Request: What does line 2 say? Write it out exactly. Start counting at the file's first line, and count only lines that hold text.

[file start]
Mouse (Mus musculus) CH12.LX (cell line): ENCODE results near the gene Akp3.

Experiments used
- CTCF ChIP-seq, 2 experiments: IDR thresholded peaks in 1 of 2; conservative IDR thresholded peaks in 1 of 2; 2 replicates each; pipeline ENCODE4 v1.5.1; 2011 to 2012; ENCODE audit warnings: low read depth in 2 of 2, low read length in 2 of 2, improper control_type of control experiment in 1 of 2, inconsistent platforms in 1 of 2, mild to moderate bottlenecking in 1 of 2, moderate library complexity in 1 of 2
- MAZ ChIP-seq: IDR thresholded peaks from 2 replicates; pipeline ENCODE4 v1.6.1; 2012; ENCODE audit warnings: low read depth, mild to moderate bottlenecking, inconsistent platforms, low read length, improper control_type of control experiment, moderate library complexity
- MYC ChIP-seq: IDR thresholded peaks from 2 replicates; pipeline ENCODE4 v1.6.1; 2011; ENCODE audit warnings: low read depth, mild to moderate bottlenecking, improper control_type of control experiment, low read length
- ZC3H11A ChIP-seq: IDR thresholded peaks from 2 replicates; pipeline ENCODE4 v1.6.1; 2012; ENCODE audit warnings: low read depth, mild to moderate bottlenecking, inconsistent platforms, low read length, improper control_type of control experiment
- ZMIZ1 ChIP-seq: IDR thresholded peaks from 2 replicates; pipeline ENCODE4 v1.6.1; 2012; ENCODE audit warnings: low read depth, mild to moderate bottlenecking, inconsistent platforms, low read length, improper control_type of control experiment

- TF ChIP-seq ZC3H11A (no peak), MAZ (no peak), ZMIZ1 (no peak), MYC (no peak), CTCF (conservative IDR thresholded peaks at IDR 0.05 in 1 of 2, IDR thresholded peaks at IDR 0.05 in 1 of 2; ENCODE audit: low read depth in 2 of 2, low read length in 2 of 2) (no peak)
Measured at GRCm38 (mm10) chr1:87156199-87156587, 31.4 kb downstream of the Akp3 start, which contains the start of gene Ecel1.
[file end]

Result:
Experiments used